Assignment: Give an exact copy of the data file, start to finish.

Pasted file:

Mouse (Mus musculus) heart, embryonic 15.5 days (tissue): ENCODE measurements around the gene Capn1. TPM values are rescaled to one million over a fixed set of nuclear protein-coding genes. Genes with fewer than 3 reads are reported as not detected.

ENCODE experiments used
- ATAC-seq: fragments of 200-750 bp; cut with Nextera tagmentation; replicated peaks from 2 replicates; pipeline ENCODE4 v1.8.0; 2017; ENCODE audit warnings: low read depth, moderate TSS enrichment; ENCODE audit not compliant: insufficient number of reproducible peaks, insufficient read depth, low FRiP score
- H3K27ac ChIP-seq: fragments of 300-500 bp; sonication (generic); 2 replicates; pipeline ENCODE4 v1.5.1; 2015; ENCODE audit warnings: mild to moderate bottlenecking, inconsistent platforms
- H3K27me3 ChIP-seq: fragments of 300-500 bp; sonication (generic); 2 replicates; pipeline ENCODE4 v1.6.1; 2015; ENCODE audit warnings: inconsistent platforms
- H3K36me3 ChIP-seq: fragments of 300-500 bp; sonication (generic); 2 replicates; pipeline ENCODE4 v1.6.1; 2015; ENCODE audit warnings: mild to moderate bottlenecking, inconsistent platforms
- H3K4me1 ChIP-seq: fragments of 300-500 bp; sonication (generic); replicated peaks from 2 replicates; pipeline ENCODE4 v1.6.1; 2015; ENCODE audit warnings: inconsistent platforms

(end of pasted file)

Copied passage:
Mouse (Mus musculus) heart, embryonic 15.5 days (tissue): ENCODE measurements around the gene Capn1. TPM values are rescaled to one million over a fixed set of nuclear protein-coding genes. Genes with fewer than 3 reads are reported as not detected.

ENCODE experiments used
- ATAC-seq: fragments of 200-750 bp; cut with Nextera tagmentation; replicated peaks from 2 replicates; pipeline ENCODE4 v1.8.0; 2017; ENCODE audit warnings: low read depth, moderate TSS enrichment; ENCODE audit not compliant: insufficient number of reproducible peaks, insufficient read depth, low FRiP score
- H3K27ac ChIP-seq: fragments of 300-500 bp; sonication (generic); 2 replicates; pipeline ENCODE4 v1.5.1; 2015; ENCODE audit warnings: mild to moderate bottlenecking, inconsistent platforms
- H3K27me3 ChIP-seq: fragments of 300-500 bp; sonication (generic); 2 replicates; pipeline ENCODE4 v1.6.1; 2015; ENCODE audit warnings: inconsistent platforms
- H3K36me3 ChIP-seq: fragments of 300-500 bp; sonication (generic); 2 replicates; pipeline ENCODE4 v1.6.1; 2015; ENCODE audit warnings: mild to moderate bottlenecking, inconsistent platforms
- H3K4me1 ChIP-seq: fragments of 300-500 bp; sonication (generic); replicated peaks from 2 replicates; pipeline ENCODE4 v1.6.1; 2015; ENCODE audit warnings: inconsistent platforms